White House to unveil $15 billion increase for military infrastructure projects

The Trump administration will likely move forward with at least one of the Trump administration’s promised major infrastructure efforts on Monday. In an infrastructure bill that will be unveiled on Monday, the White House…

White House to unveil $15 billion increase for military infrastructure projects

The Trump administration will likely move forward with at least one of the Trump administration’s promised major infrastructure efforts on Monday. In an infrastructure bill that will be unveiled on Monday, the White House will propose some significant increases in spending on military infrastructure projects, according to The New York Times. The White House plans to propose a $15 billion boost in investment in military infrastructure over five years, which will increase funding from existing funds. In fiscal year 2018, President Trump received $7.1 billion for military infrastructure projects. The $15 billion increase would more than double that figure over five years.

The $15 billion will be part of a bill that will increase overall funding for infrastructure by an average of $200 billion per year. It will also be put into the Congressional Pay-As-You-Go Act, which requires that money be allocated to infrastructure spending based on new revenue, according to The Hill.

While the federal government is currently working to figure out how it will pay for this increase in infrastructure spending, the White House is trying to figure out ways to cut spending on some other projects. Over the weekend, the administration floated the idea of shifting money from non-military projects to finance military projects. On Sunday, Secretary of State Mike Pompeo said during an interview with CBS News’ Face the Nation that “unless Congress gives us authority, money, to deliver $15 billion more in funding for the military,” he is “totally prepared to propose including from our part $15 billion from other sources.” The move to include additional funding would increase spending on military infrastructure by roughly $15 billion. The White House has proposed shifting money from other government agencies to bolster military spending, like by eliminating programs that support public libraries and low-income housing and investing an additional $260 million in physical barriers on the southern border.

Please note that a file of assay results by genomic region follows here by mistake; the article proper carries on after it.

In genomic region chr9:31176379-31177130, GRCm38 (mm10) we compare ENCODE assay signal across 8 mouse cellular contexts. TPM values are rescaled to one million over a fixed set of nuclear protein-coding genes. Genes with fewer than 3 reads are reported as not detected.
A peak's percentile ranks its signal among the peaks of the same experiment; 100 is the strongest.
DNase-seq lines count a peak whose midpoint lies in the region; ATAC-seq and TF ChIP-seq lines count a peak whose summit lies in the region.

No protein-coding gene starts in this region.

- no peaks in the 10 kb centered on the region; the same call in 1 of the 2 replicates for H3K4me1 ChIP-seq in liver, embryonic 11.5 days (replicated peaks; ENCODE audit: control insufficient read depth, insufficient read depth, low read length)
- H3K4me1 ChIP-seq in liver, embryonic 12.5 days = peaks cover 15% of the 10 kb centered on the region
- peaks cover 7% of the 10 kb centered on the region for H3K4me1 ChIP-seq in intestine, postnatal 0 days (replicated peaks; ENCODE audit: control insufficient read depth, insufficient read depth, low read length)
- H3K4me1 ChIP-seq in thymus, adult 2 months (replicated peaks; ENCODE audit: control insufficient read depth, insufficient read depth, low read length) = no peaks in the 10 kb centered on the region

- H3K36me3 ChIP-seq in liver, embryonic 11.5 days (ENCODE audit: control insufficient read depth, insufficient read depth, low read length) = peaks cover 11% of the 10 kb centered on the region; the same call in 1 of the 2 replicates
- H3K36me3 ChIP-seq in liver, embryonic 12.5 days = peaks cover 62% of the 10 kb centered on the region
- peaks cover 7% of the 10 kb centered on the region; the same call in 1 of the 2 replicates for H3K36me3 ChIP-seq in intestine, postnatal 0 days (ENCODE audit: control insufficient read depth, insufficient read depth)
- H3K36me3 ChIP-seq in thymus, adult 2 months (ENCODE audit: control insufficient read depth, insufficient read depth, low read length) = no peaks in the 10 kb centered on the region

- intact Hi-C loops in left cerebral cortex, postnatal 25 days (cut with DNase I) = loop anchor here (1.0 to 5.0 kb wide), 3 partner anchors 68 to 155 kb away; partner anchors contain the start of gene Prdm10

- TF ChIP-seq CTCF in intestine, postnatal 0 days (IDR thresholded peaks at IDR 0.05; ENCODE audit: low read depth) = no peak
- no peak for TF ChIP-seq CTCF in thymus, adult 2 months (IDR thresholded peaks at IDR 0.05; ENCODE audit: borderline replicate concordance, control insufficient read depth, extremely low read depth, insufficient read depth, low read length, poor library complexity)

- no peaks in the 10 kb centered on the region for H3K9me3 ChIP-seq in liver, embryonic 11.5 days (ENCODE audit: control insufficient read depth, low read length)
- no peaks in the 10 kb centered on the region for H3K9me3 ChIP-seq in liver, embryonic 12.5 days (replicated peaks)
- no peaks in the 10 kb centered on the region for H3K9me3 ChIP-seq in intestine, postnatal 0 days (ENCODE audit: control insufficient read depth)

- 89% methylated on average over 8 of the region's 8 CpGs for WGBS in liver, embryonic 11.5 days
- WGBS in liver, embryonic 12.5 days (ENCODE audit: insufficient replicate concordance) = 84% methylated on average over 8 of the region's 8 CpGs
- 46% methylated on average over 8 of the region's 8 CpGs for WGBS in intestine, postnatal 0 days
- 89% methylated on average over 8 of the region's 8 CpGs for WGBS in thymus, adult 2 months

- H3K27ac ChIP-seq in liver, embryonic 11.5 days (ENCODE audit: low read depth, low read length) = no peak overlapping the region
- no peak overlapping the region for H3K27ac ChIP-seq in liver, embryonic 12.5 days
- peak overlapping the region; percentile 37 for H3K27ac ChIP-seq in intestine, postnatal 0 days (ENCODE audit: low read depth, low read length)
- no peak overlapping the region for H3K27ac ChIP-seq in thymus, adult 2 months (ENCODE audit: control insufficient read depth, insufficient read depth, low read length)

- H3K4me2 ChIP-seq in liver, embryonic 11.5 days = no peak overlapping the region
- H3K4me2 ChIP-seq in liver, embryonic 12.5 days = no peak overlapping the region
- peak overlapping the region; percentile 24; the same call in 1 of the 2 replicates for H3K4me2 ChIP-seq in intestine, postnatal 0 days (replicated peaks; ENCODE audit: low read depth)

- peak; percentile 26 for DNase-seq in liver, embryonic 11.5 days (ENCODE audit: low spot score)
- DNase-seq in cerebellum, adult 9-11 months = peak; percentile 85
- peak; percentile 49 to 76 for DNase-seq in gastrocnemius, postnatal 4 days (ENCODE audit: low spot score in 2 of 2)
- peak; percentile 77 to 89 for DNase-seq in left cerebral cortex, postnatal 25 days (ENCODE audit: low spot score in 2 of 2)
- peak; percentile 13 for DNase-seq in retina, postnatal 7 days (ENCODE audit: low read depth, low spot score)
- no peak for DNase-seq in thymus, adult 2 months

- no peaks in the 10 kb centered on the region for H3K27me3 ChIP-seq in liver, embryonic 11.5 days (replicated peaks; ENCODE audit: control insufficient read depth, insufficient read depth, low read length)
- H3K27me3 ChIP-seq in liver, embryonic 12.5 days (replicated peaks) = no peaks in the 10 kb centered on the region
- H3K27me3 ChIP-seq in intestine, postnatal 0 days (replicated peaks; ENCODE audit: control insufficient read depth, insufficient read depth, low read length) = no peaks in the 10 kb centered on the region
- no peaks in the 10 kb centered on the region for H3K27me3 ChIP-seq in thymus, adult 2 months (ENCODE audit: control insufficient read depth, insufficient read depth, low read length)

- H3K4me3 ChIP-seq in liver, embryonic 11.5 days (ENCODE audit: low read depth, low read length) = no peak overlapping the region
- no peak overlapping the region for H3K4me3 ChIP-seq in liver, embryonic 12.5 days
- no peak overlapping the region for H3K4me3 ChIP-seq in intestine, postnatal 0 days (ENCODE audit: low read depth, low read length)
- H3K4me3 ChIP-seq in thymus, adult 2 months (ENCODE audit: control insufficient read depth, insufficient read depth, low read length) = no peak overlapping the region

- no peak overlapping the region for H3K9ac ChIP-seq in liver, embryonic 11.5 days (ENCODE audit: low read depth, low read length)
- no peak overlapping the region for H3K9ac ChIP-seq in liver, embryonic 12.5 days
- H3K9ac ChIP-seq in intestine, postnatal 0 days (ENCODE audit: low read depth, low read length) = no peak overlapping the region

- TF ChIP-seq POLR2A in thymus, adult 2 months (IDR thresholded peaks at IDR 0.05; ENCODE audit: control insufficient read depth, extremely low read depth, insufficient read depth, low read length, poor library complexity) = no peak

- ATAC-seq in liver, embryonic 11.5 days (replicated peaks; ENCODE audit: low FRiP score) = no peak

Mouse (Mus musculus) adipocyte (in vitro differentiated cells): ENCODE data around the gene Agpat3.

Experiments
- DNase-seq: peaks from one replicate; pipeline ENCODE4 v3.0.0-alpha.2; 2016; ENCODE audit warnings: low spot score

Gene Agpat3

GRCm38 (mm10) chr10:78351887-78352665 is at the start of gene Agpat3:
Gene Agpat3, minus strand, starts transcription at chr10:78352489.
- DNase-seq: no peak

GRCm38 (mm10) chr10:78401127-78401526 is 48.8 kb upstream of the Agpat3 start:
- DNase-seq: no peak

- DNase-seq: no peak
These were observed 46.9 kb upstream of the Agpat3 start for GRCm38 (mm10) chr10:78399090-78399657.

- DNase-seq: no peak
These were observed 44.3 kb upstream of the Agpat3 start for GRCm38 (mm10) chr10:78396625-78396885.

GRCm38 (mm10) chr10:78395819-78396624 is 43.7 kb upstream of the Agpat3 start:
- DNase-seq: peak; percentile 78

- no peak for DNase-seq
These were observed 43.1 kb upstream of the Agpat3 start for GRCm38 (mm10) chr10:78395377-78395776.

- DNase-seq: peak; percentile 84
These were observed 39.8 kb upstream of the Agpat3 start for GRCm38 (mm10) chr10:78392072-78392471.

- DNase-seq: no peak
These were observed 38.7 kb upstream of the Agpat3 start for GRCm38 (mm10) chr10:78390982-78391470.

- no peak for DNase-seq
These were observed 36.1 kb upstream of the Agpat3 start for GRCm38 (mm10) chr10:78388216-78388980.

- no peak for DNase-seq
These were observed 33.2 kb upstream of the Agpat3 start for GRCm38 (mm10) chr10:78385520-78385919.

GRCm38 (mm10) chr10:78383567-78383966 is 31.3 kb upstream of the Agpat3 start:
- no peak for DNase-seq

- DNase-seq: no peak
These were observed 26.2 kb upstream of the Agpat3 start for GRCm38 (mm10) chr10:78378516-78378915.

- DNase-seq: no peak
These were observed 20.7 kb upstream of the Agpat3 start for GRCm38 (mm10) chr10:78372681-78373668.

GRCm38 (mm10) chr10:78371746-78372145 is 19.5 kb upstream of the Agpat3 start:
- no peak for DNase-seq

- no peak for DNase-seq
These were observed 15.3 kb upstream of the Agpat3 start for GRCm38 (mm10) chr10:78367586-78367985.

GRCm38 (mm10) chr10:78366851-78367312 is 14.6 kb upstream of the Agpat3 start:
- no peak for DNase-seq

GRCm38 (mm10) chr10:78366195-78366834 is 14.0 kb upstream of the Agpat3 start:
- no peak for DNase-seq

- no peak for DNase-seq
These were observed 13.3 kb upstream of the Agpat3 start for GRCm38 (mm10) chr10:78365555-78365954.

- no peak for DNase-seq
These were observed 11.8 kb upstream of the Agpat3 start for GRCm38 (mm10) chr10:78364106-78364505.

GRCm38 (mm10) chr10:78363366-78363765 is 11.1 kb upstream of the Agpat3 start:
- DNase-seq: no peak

That claim that this increase in infrastructure spending is also dependent on the president’s being able to pull off his border wall demands is another statement that was soon taken to mean to mean a closure of the southern border. In fact, the administration will likely ask Congress to spend millions to upgrade the aging system that needs to be upgraded, but by shutting down parts of the border.

The president has taken to Twitter to urge Americans to contact their representatives in Congress to urge them to meet his demand that they allocate $5.7 billion to pay for a border wall. “We have to build the Wall!” the president said in a tweet posted Saturday. “Immediately! Not a great idea to try to build it in areas that people don’t want it. That can lead to Open Border and crime!”

Read the full story at The New York Times.

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